Bridge of Weir community council considered the proposals detailed in application number 16/0291/PP - Land to North East of Strathgryffe Crescent, Gryffe Castle, Bridge of Weir for the erection of residential development including formation of vehicular access, open space and landscaping, provision of Sustainable Urban Drainage (SUDs) and associated engineering works (Planning Permission in Principle)
The following objection reflects the overwhelming views of local residents assessed from the exit poll at Gladman’s public exhibition on 2nd Dec 2015 and from residents attending the community council meeting on 3rd May 2016.
1. Proposals are contrary to Renfrewshire Council’s policy ENV1 on green-belt and the Local Development Plan (LDP) on Natural Heritage. A defensible greenbelt boundary of trees (under TPO) already exists. This proposal ignores this boundary and would set a precedent for future ribbon development.
2. The site is currently zoned in the LDP as green belt, not for residential development. The site is prime agricultural land currently being used mainly for cattle and sheep grazing.
3. There are alternative brown field sites within the village envelope that should be given precedence over any incursion into the green-belt.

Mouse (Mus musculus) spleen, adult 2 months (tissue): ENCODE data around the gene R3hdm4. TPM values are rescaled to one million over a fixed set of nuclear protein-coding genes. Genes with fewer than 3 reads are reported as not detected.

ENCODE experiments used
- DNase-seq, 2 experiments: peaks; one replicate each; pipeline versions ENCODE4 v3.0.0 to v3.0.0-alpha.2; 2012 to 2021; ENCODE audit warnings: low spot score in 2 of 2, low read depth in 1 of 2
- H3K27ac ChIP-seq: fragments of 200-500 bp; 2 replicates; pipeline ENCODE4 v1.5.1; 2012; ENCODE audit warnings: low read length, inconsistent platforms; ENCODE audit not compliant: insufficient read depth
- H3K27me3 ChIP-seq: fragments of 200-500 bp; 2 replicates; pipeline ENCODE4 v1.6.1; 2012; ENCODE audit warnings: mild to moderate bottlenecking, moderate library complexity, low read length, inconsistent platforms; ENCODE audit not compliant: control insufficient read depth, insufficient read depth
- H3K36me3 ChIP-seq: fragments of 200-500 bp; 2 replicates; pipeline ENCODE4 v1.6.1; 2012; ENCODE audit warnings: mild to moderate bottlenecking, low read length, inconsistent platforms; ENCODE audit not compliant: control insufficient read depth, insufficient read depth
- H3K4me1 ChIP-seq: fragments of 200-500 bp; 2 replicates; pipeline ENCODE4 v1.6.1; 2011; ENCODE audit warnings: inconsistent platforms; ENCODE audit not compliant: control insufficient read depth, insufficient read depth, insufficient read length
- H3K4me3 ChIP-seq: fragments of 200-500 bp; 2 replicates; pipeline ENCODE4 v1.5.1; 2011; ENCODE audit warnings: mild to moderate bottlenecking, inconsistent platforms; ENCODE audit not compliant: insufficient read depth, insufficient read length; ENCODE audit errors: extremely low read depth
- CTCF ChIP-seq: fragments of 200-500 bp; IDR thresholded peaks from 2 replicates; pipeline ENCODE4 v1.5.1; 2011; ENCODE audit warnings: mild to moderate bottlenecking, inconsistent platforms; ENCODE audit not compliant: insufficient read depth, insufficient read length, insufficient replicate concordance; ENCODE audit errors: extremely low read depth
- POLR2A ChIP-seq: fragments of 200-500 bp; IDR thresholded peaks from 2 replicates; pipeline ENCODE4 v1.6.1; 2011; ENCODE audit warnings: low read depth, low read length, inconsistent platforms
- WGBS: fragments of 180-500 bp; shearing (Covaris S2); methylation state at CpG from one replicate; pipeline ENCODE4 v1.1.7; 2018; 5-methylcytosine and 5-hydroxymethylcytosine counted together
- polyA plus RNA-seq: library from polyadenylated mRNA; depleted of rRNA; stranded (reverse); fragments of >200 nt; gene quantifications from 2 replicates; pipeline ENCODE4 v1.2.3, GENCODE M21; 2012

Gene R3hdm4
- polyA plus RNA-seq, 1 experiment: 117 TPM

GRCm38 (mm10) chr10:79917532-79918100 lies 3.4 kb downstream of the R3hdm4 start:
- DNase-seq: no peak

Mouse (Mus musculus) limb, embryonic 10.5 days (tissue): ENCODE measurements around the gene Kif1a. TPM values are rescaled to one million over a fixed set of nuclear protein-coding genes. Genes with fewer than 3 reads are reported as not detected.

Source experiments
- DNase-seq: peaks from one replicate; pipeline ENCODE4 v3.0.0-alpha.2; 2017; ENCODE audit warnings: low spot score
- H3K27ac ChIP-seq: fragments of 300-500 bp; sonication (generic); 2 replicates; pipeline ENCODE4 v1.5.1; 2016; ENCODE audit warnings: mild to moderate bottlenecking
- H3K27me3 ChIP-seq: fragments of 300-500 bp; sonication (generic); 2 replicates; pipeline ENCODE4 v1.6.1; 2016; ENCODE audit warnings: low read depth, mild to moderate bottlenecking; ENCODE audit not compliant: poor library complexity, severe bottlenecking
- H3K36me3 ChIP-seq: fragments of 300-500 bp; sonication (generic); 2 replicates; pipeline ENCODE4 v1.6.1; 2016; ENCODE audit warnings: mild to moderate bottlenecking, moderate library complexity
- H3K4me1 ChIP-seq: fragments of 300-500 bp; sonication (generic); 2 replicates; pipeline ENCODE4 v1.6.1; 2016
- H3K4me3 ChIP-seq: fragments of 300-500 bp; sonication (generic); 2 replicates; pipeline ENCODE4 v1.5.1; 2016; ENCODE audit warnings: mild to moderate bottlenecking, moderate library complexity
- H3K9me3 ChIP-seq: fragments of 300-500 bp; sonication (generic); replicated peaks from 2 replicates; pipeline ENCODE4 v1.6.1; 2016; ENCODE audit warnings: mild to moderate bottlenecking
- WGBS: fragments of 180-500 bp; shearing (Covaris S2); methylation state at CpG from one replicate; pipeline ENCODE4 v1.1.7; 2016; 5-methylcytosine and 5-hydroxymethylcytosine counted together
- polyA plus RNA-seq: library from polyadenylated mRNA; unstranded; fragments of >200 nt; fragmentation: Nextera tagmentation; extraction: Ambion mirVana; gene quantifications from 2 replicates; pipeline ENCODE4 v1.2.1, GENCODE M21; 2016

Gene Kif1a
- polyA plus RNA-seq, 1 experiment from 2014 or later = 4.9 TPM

4. The proposal alters the setting of the village entrance and would create an expectation of further development along both the north and south sides of Kilmacolm Road.
5. Traffic light control at this location will hinder traffic flows that are already causing frustration at peak times and do not offer a sensible safe walking route to school. A proper footpath on the north side of Kilmacolm Road is essential should Renfrewshire Council be minded to grant the proposal.
6. Pressure on existing infrastructure:
a. Contrary to the transport report associated with the application, residents suffer from the overloading of this route; particularly at peak times when 20 minute delays are common place at the Houston Road/Main Street – Kilmacolm Road junction. There is concern that the proposed traffic light controlled junction with pedestrian facility will exacerbate the congestion. At the community council meeting on 07/10/2014, a representative from the planning policy department replied to a question on the possible development of the Bull’s site that “This would require improvements to the road junction at Houston Road which is currently a 'bottle-neck' at peak travel times.” Gladman’s assessment of this junction contradicts this view.
b. Schools – residents have genuine concerns about the ability of the local schools to meet the increased pupil numbers that this will bring. The local schools are already operating at/or near capacity.
c. GP services – the increased growth will adversely impact on the local surgery.
d. The public exhibition held on the 2nd Dec 2015 indicated little support for the development amongst those that attended.
e. There is also concern for wild life associated with the existing woodland; In particular bats and lizards. An e.mail sent to the community council on this topic will be forwarded under separate cover.